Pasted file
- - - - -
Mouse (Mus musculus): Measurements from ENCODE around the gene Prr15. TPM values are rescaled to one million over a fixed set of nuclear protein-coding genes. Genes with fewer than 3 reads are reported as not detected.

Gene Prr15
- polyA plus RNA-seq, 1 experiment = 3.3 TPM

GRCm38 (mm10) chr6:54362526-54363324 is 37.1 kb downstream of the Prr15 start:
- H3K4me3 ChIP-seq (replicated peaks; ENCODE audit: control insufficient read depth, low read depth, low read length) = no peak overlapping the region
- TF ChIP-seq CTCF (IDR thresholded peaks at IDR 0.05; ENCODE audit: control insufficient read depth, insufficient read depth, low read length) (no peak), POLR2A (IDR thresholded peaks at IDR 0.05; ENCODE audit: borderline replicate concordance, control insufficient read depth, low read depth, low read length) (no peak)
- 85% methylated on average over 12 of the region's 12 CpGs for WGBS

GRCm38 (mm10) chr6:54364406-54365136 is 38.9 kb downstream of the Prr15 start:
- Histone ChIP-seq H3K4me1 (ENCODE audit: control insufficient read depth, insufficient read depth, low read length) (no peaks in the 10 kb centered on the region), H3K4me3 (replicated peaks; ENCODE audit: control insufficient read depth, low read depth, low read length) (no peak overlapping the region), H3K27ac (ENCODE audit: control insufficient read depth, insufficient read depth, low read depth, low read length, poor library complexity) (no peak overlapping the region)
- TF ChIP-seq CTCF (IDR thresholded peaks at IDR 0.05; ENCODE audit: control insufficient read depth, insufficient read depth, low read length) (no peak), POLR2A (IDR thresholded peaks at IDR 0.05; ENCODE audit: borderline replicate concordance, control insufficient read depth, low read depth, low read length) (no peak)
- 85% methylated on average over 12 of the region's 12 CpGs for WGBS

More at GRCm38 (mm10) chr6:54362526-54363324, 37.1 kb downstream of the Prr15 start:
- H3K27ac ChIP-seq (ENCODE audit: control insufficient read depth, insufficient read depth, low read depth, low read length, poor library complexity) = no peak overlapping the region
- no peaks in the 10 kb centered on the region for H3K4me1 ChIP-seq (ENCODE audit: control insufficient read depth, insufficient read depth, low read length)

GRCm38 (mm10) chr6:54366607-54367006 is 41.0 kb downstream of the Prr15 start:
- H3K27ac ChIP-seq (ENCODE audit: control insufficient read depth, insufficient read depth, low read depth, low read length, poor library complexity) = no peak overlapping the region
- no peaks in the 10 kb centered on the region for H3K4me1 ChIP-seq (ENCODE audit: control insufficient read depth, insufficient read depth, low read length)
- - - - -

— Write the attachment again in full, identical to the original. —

Mouse (Mus musculus): Measurements from ENCODE around the gene Prr15. TPM values are rescaled to one million over a fixed set of nuclear protein-coding genes. Genes with fewer than 3 reads are reported as not detected.

Gene Prr15
- polyA plus RNA-seq, 1 experiment = 3.3 TPM

GRCm38 (mm10) chr6:54362526-54363324 is 37.1 kb downstream of the Prr15 start:
- H3K4me3 ChIP-seq (replicated peaks; ENCODE audit: control insufficient read depth, low read depth, low read length) = no peak overlapping the region
- TF ChIP-seq CTCF (IDR thresholded peaks at IDR 0.05; ENCODE audit: control insufficient read depth, insufficient read depth, low read length) (no peak), POLR2A (IDR thresholded peaks at IDR 0.05; ENCODE audit: borderline replicate concordance, control insufficient read depth, low read depth, low read length) (no peak)
- 85% methylated on average over 12 of the region's 12 CpGs for WGBS

GRCm38 (mm10) chr6:54364406-54365136 is 38.9 kb downstream of the Prr15 start:
- Histone ChIP-seq H3K4me1 (ENCODE audit: control insufficient read depth, insufficient read depth, low read length) (no peaks in the 10 kb centered on the region), H3K4me3 (replicated peaks; ENCODE audit: control insufficient read depth, low read depth, low read length) (no peak overlapping the region), H3K27ac (ENCODE audit: control insufficient read depth, insufficient read depth, low read depth, low read length, poor library complexity) (no peak overlapping the region)
- TF ChIP-seq CTCF (IDR thresholded peaks at IDR 0.05; ENCODE audit: control insufficient read depth, insufficient read depth, low read length) (no peak), POLR2A (IDR thresholded peaks at IDR 0.05; ENCODE audit: borderline replicate concordance, control insufficient read depth, low read depth, low read length) (no peak)
- 85% methylated on average over 12 of the region's 12 CpGs for WGBS

More at GRCm38 (mm10) chr6:54362526-54363324, 37.1 kb downstream of the Prr15 start:
- H3K27ac ChIP-seq (ENCODE audit: control insufficient read depth, insufficient read depth, low read depth, low read length, poor library complexity) = no peak overlapping the region
- no peaks in the 10 kb centered on the region for H3K4me1 ChIP-seq (ENCODE audit: control insufficient read depth, insufficient read depth, low read length)

GRCm38 (mm10) chr6:54366607-54367006 is 41.0 kb downstream of the Prr15 start:
- H3K27ac ChIP-seq (ENCODE audit: control insufficient read depth, insufficient read depth, low read depth, low read length, poor library complexity) = no peak overlapping the region
- no peaks in the 10 kb centered on the region for H3K4me1 ChIP-seq (ENCODE audit: control insufficient read depth, insufficient read depth, low read length)